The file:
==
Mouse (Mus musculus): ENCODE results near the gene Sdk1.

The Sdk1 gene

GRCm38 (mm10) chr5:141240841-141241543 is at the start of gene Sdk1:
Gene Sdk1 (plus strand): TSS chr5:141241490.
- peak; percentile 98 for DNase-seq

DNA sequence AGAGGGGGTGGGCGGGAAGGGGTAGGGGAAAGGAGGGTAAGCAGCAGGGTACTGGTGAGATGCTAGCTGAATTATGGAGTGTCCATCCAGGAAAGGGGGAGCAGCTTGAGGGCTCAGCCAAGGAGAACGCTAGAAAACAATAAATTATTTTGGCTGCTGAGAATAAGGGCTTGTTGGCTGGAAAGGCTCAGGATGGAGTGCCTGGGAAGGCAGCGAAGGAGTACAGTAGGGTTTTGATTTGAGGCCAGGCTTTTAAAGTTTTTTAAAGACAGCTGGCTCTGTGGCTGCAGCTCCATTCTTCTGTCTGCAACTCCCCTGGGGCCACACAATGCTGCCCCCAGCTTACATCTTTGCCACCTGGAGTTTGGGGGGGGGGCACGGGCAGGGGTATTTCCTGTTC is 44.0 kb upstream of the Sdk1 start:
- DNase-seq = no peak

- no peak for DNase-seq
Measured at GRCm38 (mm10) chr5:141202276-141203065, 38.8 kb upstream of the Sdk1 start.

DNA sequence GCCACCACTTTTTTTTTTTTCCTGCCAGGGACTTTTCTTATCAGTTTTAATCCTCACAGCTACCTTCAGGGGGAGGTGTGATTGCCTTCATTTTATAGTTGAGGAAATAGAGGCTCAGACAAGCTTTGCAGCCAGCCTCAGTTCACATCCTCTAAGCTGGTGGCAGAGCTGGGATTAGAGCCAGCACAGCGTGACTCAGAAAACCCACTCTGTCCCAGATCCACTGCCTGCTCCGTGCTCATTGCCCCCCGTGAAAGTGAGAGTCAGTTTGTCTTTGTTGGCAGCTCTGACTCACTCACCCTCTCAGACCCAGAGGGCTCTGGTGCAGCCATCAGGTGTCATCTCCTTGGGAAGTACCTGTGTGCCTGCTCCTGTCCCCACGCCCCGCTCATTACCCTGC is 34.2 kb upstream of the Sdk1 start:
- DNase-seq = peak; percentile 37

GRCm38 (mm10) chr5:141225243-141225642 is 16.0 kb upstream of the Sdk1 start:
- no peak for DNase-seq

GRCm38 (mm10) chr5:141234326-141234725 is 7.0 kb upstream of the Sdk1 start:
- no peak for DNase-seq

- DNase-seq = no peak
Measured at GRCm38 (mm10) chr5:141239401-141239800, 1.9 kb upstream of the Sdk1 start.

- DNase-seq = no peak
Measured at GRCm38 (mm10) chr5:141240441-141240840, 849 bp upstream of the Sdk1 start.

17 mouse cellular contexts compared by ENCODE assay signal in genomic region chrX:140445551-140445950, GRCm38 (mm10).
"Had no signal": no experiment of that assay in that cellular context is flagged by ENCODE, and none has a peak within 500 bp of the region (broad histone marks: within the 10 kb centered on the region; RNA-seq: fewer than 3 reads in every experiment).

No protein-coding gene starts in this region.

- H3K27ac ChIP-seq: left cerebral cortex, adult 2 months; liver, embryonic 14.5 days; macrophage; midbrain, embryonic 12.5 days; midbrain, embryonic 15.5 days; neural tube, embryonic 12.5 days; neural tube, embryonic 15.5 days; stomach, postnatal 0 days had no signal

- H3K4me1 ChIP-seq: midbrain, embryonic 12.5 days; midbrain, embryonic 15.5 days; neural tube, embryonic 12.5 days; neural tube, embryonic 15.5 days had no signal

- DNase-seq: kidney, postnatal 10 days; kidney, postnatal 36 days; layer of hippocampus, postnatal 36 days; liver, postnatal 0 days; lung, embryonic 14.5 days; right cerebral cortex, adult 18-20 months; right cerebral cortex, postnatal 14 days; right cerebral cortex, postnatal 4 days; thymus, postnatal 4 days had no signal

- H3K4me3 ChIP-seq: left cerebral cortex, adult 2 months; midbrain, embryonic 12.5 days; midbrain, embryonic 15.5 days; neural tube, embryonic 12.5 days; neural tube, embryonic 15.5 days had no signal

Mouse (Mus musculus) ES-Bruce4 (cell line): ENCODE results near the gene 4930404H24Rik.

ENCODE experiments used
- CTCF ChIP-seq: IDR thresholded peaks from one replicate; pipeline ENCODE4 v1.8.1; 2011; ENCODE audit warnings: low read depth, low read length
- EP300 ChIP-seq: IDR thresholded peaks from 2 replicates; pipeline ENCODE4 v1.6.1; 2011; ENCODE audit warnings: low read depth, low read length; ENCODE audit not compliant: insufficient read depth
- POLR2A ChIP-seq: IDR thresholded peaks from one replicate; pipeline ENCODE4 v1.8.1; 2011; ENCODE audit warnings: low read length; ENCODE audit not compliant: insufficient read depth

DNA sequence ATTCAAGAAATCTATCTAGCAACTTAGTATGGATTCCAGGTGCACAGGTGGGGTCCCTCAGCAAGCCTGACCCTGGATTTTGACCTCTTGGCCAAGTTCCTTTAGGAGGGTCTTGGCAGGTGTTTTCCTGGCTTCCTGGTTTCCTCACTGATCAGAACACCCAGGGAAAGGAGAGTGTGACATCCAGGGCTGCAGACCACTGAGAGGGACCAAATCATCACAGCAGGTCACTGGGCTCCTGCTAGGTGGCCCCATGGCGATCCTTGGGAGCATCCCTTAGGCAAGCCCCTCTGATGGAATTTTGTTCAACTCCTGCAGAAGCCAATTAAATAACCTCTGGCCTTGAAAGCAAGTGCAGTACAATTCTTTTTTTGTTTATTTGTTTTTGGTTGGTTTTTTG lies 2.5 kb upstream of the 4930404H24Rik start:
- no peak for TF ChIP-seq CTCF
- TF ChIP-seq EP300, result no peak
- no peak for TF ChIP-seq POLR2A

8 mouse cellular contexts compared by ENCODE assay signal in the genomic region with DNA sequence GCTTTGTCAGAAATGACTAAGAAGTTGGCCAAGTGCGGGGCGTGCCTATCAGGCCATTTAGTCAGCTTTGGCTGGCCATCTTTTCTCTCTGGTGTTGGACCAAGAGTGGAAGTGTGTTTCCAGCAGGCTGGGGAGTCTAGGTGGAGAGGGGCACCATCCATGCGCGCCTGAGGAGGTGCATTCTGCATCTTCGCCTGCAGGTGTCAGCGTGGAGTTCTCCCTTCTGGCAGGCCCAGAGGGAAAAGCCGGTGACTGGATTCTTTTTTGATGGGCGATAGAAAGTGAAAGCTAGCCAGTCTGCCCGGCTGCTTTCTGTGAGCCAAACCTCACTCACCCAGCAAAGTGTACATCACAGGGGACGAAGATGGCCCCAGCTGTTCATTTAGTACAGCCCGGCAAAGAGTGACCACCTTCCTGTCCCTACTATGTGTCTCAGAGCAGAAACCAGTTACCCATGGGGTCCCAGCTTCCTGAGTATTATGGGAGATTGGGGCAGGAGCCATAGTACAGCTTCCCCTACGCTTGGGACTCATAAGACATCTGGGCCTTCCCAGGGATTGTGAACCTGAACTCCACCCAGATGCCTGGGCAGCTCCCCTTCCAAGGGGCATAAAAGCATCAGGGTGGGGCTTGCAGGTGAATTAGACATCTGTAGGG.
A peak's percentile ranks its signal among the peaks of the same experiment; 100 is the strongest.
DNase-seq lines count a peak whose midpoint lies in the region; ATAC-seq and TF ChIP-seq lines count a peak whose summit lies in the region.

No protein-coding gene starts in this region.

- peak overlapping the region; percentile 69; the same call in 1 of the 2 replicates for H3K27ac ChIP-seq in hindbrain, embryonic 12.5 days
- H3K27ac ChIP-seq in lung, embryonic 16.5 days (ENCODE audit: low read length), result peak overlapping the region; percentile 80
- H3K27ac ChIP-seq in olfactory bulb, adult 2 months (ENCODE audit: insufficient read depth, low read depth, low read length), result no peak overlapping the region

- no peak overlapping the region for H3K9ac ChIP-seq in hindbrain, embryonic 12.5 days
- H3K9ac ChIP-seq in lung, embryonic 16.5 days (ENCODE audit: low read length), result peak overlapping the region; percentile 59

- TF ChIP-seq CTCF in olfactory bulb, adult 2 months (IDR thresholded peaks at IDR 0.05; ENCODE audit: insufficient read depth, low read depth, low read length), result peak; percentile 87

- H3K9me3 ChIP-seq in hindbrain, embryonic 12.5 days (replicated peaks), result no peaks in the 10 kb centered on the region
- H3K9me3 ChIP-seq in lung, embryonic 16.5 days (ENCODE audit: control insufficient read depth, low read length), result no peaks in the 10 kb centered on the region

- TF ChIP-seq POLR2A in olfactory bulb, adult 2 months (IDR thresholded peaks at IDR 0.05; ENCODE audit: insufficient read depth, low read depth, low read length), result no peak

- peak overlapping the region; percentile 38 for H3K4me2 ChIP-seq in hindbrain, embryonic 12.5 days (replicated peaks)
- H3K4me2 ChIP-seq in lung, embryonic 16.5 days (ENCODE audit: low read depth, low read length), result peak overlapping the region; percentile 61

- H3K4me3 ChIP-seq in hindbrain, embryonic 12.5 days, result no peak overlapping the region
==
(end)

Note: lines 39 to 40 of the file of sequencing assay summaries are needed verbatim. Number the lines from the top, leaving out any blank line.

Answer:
No protein-coding gene starts in this region.

- peak overlapping the region; percentile 69; the same call in 1 of the 2 replicates for H3K27ac ChIP-seq in hindbrain, embryonic 12.5 days